Then, along came Ozarks Electric and they lit up the world, and presented the first of many bills that would come along over the years just because we wanted to have a bit of light on the subject.

Wednesday, April 18, 2012

This journal is going to be used to vent today. For the past few weeks I've worked on a short story anthology that tells prequel stories of the characters featured in my six back list books now posted on Kindle. Not only are there stories, there are some sexy excerpts of scenes that might entice readers.
This is the cover I made that is the wrong size, and you'll note PS insisted on underlining everything. Who knows what my cover will eventually look like.
Now, I'm ready to upload it to Kindle. Formatting is done. However, and that's a big however, in trying to make my cover on Photoshop I ran into something that has not happened in the past six covers I've made there. Though plenty of other problems cropped up. The cursor for adding text to the cover makes underlines and no text. I can't figure out what button I must have pushed by mistake, but all it will do is make underlines. At first it insisted on underlining my text and I finally got it to stop doing that. Not sure how, and managed to get the title words where I wanted them. But to my dismay I cannot get it to add my name as the author. Just lines. Ugh.
My goal was to post the short story anthology today, enroll it in KDP and offer it free for five days to let readers learn about my books in an entertaining way.
In the meantime, Amazon changed the pixel size of books covers. With help I figured out that 1563 pixels is 1.6 of 2500 pixels required for the long side. So I made a cover in that size, but Photoshop, being the demon that it is, and I hope someone there doesn't decide to sue me for saying that, the size popped down to the size of the photo. So I began again, hoping for the best. This one has no author name on it and I've finally given up. What is it with me and Photoshop? It makes me feel so dumb and helpless I want to commit some sort of illegal act.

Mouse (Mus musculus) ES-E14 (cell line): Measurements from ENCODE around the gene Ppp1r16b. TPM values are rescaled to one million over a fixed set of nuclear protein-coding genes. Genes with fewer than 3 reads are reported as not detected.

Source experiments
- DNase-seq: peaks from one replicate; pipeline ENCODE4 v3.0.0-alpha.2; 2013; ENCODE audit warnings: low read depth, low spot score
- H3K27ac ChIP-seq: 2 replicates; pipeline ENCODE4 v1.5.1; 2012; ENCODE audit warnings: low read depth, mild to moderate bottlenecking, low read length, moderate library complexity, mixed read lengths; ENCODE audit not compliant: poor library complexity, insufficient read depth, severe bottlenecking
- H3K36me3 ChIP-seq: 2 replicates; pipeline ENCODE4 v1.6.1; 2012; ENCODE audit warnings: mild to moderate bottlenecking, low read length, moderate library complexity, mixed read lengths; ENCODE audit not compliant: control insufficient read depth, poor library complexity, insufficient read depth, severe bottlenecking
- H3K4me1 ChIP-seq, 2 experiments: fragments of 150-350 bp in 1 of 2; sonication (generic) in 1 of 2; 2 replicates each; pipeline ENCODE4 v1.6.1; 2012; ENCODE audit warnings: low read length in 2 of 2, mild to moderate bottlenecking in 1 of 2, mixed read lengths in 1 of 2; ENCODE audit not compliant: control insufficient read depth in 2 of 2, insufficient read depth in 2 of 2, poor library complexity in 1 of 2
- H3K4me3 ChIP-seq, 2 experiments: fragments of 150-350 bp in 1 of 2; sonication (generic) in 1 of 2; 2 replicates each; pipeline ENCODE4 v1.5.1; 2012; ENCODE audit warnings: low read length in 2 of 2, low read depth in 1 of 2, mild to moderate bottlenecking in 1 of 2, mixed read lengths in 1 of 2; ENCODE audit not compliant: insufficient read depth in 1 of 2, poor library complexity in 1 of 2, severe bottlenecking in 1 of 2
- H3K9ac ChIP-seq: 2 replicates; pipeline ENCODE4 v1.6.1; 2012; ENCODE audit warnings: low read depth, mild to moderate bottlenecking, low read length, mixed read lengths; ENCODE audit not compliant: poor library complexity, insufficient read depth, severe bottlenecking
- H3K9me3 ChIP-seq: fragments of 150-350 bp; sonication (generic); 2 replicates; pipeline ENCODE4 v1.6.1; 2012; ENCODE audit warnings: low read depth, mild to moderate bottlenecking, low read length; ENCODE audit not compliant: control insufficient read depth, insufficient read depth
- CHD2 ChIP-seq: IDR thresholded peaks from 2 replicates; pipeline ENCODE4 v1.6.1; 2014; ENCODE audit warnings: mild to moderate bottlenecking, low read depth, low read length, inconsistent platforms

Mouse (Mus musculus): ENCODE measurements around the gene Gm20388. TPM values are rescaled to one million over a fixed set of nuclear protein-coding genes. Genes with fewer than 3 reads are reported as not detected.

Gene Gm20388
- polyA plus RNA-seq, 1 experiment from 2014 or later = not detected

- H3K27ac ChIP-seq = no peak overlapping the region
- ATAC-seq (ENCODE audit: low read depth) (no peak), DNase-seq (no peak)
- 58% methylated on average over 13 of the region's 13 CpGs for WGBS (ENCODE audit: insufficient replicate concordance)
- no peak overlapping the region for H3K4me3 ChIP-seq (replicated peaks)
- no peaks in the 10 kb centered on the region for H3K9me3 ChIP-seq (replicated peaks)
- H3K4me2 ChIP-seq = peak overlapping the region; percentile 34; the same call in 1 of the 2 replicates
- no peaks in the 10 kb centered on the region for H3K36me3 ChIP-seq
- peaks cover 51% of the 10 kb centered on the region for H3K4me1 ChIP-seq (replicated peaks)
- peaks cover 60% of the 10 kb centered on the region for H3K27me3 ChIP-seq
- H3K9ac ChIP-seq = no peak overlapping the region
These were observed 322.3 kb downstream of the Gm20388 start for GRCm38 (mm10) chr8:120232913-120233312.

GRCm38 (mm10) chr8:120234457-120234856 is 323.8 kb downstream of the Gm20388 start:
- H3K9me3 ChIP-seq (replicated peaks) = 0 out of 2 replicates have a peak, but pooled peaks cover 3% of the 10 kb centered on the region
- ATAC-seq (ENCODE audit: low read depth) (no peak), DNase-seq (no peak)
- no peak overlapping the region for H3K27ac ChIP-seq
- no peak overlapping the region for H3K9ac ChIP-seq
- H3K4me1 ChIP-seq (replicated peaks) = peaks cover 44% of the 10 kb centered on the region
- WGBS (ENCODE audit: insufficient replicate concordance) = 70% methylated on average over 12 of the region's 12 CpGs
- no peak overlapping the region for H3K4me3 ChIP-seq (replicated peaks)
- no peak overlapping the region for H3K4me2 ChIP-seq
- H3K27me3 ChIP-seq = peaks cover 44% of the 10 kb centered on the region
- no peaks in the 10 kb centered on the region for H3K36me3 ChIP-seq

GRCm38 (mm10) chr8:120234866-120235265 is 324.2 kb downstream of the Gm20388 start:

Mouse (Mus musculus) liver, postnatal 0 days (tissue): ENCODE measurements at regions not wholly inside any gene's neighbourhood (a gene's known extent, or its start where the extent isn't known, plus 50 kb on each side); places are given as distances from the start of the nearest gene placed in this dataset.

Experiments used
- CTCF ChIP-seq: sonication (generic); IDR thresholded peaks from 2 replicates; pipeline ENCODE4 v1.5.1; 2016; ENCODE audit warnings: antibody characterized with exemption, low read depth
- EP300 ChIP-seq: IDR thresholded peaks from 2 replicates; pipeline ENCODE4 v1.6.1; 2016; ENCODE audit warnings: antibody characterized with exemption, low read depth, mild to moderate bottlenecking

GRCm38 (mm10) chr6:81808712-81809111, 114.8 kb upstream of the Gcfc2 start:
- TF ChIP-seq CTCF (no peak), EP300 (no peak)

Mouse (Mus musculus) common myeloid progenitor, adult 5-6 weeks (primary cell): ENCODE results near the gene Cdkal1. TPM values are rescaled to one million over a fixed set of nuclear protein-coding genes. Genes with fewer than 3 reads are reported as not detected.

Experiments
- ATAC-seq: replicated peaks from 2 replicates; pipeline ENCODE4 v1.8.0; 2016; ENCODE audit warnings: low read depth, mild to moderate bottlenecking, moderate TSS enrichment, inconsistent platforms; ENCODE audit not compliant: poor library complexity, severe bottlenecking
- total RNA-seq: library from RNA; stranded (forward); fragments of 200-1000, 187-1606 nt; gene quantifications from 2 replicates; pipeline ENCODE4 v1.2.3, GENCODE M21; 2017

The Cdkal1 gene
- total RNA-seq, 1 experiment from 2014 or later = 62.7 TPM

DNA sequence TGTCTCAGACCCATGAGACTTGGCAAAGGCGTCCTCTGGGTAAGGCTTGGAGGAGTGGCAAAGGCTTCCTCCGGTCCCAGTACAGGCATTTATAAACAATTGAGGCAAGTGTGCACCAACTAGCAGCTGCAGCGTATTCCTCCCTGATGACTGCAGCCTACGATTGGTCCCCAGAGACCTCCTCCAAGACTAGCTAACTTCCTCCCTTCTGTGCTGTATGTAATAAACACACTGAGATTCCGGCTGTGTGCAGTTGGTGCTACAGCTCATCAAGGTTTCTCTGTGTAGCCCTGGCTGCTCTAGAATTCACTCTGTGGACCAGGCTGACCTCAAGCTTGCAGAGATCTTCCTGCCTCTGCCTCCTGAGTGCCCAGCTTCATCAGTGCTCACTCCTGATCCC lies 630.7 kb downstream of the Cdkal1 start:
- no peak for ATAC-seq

My goal to finish today is destroyed. I will return to Photoshop and try one more time, then I'll have to ask for help. Thankfully, my grandson's SO knows photoshop and can probably help me. Fingers crossed.
So, if you're working on publishing your books to Kindle and want to make your own covers, I suggest you first contact someone who is well-versed in Photoshop before you begin.
Have a lovely day. Looks like a good one.

Tuesday, April 10, 2012


Maud Dunlap Duncan arrived in a small railroad town not far from Indian Territory in Arkansas in 1887 when she was 14. The rugged area around Winslow contained several one-room schools and, educated through the eighth grade by her foster father, Dr. Albert Dunlap,  Maud began to teach the children who attended one of those schools. As yet, Winslow had no school, for the railroad had created the town in 1882 when the Frisco line laid tracks through the tiny valley to connect Northwest Arkansas with Fort Smith to the south. Previously a stage stop known as Woolem sat on the mountainside amid a tiny cluster of settlers known as Summit Home. The stage line was the only connection between this remote locale and the outside world.
After settling in Winslow, Maud's foster parents began to donate time, money and land to the booming town. Under their auspices, St. Stephen's Episcopal church was built. The large home the Dunlaps erected later became a school to educate the mountain girls. The town grew fast, and Maud grew with it. She played organ in the church on Sundays, but more importantly, she attended high school in Ft. Smith, then went on to get her teacher's certificate at the age of 16. Teaching at this young age was common in those days. Some of the boys in her classes were older and bigger than the petite Maud, but she didn't let that deter her.  As time progressed, she decided that teaching wasn't all she wanted to accomplish.
In 1894 she married a railroad worker, Hallam Pearce. The marriage would spawn tragedy.  After the birth of their second daughter, Virginia, who died in infancy, her husband left her. They said he just climbed on board a freight one day and never returned. No one ever knew precisely why, but it was thought that because Maud's mother Virginia had such a grip on members of the family, he grew tired of her interference. Those who knew her well said that Maud was so firmly under the thumb of her mother, that she did nothing without her permission. She had the marriage annulled in 1901 and her foster parents officially adopted her older daughter, Helen. Helen died at the age of 8.